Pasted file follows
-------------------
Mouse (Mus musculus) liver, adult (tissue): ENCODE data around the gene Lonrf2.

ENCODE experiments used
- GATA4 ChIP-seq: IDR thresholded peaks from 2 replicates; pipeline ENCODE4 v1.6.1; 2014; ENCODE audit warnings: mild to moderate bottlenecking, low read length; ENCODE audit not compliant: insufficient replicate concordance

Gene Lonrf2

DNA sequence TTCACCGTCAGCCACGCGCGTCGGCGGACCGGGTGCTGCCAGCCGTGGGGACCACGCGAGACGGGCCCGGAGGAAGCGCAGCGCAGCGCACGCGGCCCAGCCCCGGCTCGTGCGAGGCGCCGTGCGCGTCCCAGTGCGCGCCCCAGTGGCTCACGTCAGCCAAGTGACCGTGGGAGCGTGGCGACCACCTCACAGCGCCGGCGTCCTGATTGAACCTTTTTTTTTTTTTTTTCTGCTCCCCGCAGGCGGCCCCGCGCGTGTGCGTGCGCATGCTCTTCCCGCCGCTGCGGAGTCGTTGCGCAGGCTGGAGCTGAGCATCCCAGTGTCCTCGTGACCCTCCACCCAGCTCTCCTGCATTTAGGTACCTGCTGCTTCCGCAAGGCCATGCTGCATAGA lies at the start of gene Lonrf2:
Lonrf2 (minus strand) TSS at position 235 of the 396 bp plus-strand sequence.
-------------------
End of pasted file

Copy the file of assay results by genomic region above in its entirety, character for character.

Mouse (Mus musculus) liver, adult (tissue): ENCODE data around the gene Lonrf2.

ENCODE experiments used
- GATA4 ChIP-seq: IDR thresholded peaks from 2 replicates; pipeline ENCODE4 v1.6.1; 2014; ENCODE audit warnings: mild to moderate bottlenecking, low read length; ENCODE audit not compliant: insufficient replicate concordance

Gene Lonrf2

DNA sequence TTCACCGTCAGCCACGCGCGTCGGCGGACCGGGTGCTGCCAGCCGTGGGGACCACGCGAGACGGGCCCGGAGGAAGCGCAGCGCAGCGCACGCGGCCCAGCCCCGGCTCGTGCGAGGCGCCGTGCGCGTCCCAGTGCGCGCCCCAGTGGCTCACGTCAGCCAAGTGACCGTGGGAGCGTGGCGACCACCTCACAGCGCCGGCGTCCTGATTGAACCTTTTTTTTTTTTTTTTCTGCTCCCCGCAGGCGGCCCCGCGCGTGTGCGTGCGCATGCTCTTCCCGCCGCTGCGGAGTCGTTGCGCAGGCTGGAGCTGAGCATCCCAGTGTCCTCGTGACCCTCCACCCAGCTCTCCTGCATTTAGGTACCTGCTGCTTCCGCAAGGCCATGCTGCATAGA lies at the start of gene Lonrf2:
Lonrf2 (minus strand) TSS at position 235 of the 396 bp plus-strand sequence.